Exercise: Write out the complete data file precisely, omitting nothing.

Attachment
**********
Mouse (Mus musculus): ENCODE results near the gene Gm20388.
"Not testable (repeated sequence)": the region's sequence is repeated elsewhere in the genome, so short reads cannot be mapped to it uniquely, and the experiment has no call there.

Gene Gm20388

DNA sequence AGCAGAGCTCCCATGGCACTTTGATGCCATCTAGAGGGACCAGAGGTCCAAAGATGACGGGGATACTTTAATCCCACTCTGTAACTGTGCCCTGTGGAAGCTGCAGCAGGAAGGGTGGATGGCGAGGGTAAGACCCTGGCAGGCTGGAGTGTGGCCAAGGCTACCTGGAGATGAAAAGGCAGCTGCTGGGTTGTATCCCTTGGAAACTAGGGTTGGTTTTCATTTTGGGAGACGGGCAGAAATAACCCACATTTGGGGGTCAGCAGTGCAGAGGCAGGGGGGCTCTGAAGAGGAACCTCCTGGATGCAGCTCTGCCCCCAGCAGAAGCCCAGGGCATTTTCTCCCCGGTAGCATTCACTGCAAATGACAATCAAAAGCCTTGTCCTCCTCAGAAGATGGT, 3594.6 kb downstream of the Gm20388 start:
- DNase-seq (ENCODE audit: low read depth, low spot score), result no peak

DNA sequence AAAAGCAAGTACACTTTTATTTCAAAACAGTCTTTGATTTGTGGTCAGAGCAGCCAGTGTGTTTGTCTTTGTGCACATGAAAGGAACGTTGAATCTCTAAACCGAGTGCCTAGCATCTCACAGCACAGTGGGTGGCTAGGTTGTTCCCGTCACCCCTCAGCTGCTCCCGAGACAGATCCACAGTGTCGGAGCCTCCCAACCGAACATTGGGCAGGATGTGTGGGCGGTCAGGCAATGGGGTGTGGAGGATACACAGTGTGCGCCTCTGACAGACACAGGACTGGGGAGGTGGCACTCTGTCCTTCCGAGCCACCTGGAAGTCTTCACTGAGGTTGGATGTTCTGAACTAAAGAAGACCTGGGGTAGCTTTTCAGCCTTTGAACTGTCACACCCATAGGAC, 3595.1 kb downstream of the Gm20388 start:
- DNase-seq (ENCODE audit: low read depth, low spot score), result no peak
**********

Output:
Mouse (Mus musculus): ENCODE results near the gene Gm20388.
"Not testable (repeated sequence)": the region's sequence is repeated elsewhere in the genome, so short reads cannot be mapped to it uniquely, and the experiment has no call there.

Gene Gm20388

DNA sequence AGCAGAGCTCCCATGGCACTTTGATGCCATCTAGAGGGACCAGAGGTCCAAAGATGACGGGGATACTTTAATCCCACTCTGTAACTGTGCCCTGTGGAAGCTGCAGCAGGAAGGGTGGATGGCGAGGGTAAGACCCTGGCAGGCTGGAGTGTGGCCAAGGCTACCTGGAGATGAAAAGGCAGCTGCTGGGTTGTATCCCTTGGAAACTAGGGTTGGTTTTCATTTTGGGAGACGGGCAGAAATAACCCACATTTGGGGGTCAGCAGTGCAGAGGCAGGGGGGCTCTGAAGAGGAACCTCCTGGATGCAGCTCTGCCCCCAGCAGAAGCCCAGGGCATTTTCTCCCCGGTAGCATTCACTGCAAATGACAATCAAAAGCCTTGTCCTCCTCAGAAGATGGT, 3594.6 kb downstream of the Gm20388 start:
- DNase-seq (ENCODE audit: low read depth, low spot score), result no peak

DNA sequence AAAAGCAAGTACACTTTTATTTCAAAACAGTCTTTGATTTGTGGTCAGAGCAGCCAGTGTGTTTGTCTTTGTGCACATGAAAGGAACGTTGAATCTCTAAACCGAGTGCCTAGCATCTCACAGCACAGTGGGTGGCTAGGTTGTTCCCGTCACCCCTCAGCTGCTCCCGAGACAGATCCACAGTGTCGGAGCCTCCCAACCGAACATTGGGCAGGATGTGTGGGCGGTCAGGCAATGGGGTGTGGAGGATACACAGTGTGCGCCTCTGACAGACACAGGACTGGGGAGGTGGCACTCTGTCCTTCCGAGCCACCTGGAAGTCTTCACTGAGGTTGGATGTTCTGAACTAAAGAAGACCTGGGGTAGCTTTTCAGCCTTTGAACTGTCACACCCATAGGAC, 3595.1 kb downstream of the Gm20388 start:
- DNase-seq (ENCODE audit: low read depth, low spot score), result no peak